Teenagers enlisted to fight crime - WMC Action News 5 - Memphis, Tennessee

Teenagers enlisted to fight crime

Instead of reading, writing, and arithmetic, students met with the inflatable character Sgt. Biggs and other officers to take part in a new program aimed at reducing crime. Instead of reading, writing, and arithmetic, students met with the inflatable character Sgt. Biggs and other officers to take part in a new program aimed at reducing crime.
The key to the program is that the students will run it, they will organize it, and be a key factor in its success. The key to the program is that the students will run it, they will organize it, and be a key factor in its success.

(WMC-TV) – A brand new team of crime fighters met with police Thursday. Their goal? To reduce violence and other problems plaguing Memphis teenagers.

Instead of reading, writing, and arithmetic, students met with the inflatable character Sgt. Biggs and other officers to take part in a new program aimed at reducing crime.

"I believe this program will reach out and help a lot of these teens who are dealing with problems," said sophomore Mikayla Richardson.

The program is called Memphis Youth Crime Watch.

The key to the program is that the students will run it, they will organize it, and be a key factor in its success.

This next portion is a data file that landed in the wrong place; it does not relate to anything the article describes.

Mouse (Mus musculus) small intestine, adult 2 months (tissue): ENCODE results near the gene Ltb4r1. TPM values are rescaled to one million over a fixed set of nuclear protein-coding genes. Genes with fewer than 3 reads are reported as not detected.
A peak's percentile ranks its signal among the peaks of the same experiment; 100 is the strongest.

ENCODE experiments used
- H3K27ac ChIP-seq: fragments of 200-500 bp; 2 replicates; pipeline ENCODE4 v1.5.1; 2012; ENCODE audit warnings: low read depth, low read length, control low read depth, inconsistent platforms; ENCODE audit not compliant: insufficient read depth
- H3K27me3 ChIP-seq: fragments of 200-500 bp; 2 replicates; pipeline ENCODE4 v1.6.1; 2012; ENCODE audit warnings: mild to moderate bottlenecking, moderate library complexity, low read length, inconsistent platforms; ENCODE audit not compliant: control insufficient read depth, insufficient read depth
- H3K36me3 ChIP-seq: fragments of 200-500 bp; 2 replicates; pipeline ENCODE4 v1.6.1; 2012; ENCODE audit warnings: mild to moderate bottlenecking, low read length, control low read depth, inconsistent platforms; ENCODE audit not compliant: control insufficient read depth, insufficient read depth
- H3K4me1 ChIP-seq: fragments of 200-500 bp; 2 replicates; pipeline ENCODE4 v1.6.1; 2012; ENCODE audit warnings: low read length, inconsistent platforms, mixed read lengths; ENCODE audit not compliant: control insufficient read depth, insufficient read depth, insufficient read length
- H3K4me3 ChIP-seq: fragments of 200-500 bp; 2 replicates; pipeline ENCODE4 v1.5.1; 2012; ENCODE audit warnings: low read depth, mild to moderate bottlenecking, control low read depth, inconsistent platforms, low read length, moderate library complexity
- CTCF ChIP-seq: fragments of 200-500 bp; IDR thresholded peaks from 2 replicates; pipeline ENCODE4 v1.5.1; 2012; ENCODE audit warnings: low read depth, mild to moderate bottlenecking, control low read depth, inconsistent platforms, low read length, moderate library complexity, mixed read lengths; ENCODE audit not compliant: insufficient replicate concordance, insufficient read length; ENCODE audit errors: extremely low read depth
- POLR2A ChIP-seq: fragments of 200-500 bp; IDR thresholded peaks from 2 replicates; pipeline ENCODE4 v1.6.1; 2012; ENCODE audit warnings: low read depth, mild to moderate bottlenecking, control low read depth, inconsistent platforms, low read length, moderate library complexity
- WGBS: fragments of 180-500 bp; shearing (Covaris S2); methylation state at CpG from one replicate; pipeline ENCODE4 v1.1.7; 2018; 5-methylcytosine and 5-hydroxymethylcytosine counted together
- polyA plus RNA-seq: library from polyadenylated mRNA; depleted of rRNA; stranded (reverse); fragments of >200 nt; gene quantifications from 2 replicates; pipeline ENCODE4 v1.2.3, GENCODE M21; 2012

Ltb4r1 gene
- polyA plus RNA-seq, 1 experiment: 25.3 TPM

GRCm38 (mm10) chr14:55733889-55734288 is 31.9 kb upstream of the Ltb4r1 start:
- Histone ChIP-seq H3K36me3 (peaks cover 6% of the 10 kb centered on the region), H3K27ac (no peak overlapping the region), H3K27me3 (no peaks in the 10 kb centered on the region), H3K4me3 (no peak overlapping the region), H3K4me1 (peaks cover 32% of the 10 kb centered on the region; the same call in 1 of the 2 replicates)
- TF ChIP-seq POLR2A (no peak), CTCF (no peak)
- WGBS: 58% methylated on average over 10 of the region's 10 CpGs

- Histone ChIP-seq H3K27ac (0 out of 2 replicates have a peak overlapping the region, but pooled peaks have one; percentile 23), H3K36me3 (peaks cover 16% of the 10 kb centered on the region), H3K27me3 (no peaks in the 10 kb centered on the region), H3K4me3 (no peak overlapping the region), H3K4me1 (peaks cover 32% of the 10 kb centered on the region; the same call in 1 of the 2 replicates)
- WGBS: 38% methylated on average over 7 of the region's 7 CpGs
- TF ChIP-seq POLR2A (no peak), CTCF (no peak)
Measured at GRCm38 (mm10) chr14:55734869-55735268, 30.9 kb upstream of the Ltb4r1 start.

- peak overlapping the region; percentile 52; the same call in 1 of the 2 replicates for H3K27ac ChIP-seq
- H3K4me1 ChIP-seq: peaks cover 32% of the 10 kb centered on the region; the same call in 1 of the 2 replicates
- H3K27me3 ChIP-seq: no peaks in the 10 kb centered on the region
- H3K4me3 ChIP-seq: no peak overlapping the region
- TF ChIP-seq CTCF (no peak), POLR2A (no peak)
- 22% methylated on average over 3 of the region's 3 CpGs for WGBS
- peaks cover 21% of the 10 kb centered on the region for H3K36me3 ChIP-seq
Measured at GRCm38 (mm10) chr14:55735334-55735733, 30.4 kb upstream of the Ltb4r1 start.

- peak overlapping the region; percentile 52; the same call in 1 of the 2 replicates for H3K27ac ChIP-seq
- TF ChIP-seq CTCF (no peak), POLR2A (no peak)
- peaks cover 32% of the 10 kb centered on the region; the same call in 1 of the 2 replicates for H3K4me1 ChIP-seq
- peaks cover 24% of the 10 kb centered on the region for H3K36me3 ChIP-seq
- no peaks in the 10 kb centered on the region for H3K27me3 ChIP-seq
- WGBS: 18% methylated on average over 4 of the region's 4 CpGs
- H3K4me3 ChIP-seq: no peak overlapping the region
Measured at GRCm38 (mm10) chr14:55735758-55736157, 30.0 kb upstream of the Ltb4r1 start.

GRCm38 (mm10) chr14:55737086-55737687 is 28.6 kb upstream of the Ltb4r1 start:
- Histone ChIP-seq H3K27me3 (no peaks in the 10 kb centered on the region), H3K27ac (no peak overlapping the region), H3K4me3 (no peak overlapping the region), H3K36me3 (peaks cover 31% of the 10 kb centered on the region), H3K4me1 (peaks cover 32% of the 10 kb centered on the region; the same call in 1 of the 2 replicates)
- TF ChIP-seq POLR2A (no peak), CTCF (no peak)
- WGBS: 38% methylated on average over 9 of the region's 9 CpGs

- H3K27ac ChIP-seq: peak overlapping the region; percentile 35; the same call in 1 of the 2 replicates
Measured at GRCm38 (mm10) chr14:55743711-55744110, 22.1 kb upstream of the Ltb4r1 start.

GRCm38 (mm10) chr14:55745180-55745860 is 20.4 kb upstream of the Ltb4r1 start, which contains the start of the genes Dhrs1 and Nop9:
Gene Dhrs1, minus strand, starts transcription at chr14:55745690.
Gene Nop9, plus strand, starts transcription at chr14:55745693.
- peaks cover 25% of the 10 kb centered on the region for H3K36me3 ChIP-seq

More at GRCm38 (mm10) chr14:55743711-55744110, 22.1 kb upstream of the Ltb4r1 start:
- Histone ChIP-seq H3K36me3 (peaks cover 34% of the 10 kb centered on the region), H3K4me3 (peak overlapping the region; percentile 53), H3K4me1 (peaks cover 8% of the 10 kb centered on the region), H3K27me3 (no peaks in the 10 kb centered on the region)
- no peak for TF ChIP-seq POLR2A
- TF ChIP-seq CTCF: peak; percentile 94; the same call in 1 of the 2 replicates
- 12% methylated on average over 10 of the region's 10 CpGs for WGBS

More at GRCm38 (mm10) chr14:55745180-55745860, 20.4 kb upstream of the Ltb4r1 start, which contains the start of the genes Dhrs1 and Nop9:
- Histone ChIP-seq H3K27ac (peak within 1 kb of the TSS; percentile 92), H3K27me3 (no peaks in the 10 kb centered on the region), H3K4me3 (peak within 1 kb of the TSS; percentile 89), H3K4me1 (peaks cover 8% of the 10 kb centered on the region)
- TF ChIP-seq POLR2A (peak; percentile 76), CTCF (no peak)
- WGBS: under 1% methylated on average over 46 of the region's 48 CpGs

Police officers are working with students to give them the motivation and guidance to go back to their schools and neighborhoods and use their influence and education to reduce crime and violence.

"For instance, show them how to resolve conflicts, which is one of the topics they are going to be discussing. Conflict resolution," said Lt. Tyrone Currie, Memphis Police Department.

In the coming weeks, the students will work to come up with innovative ways to encourage others to stay away from crime.

"We want them to influence the basketball players, their peers, 'Hey, it's OK to be an intelligent student, it's OK to do what's right,'" added Lt. Currie.

Mikayla Richardson is eager to get started. She turned her life around and she thinks her teen group can help many others.

"A lot of the time we don't know how to get out of the situation where we are in trouble a lot and we always go to the guns and fights and to violence and this is like a non-violence program," she said.

Right now, the program is in the process of recruiting more teens.

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